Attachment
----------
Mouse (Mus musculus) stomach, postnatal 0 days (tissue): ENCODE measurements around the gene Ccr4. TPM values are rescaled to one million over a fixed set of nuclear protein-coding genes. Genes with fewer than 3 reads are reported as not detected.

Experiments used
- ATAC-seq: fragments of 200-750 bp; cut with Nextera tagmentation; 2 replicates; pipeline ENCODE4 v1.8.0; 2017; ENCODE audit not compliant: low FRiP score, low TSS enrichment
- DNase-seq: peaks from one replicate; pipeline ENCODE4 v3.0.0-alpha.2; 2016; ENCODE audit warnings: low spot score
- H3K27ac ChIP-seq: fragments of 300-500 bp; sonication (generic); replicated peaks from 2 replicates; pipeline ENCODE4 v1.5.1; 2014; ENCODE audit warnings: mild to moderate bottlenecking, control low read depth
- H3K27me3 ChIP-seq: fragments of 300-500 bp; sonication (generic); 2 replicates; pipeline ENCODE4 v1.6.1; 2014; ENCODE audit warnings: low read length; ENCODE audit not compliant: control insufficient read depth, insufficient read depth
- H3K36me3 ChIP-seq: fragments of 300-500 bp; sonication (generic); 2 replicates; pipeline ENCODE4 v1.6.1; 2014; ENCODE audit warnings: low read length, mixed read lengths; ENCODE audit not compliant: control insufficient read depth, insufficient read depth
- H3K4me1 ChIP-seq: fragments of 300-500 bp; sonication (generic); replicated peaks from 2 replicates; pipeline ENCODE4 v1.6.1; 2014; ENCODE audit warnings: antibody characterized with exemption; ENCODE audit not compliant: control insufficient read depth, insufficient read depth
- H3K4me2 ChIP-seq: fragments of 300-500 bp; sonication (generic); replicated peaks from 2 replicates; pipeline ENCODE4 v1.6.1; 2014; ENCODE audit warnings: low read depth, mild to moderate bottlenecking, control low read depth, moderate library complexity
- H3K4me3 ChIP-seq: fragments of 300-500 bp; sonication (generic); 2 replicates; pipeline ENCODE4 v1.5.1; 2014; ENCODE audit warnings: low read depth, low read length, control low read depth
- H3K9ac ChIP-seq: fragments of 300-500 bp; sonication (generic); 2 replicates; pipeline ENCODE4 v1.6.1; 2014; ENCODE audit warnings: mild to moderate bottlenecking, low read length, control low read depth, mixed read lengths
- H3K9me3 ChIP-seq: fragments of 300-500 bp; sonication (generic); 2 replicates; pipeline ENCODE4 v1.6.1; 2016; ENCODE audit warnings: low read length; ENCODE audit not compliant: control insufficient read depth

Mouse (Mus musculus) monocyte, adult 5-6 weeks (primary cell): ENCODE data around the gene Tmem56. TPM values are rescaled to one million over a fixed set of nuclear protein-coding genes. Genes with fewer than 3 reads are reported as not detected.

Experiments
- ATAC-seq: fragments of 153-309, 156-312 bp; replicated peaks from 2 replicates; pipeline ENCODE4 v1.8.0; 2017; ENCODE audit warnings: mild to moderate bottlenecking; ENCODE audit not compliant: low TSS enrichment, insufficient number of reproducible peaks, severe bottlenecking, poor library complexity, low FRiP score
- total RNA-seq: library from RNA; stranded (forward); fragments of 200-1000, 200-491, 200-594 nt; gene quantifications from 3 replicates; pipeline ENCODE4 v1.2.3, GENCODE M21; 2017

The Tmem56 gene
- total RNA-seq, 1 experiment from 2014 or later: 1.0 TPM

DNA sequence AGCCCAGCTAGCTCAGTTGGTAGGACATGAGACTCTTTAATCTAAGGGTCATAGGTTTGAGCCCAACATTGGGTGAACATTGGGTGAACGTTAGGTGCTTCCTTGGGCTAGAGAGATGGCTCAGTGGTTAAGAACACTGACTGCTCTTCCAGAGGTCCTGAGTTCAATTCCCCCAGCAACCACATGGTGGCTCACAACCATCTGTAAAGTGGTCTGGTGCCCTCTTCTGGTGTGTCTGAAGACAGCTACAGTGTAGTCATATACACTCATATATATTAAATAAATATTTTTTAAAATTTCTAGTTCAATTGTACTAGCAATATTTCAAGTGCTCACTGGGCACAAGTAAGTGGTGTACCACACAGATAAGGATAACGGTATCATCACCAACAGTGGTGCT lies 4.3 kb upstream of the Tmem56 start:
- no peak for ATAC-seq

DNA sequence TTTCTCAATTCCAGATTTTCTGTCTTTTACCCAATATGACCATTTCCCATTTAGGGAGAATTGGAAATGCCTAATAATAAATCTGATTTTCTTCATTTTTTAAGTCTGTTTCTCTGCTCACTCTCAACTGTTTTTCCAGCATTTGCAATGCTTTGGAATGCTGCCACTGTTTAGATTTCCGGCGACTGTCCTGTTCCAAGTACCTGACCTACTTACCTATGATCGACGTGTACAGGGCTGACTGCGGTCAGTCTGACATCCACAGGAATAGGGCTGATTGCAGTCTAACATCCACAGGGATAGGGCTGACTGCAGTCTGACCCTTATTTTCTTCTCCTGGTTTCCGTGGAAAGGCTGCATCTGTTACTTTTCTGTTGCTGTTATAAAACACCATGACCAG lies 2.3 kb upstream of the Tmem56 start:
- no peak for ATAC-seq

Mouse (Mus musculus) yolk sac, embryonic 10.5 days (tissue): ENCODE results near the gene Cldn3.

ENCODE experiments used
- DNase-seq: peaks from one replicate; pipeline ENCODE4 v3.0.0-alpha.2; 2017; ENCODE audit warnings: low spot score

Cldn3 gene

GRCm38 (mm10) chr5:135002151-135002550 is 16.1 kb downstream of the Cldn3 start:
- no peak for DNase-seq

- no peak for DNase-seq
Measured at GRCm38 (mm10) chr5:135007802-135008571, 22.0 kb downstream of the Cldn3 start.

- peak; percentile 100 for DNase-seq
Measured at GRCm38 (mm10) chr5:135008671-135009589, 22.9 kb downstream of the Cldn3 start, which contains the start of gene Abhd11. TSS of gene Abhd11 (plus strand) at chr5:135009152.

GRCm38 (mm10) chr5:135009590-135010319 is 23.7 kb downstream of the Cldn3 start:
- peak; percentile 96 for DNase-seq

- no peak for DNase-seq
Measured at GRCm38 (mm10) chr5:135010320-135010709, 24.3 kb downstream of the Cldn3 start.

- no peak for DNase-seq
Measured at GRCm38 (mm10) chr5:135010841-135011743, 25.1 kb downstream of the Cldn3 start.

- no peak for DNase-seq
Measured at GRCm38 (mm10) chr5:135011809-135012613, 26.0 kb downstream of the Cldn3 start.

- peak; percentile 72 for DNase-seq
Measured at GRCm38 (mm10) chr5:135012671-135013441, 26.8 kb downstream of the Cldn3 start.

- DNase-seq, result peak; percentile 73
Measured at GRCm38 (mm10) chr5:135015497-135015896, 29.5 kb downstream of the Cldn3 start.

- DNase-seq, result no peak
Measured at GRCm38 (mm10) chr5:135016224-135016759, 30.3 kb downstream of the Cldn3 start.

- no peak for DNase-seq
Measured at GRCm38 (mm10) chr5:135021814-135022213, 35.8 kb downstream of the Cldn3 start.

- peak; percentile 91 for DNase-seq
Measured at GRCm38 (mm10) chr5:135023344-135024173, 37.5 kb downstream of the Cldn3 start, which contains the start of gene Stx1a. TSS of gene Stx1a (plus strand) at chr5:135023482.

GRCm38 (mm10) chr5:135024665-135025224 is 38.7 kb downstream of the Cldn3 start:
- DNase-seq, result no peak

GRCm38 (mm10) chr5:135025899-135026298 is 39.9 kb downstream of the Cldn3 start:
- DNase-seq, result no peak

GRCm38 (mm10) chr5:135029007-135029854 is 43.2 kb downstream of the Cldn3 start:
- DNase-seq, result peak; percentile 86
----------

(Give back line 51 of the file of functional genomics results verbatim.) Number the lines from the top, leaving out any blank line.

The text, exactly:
GRCm38 (mm10) chr5:135024665-135025224 is 38.7 kb downstream of the Cldn3 start: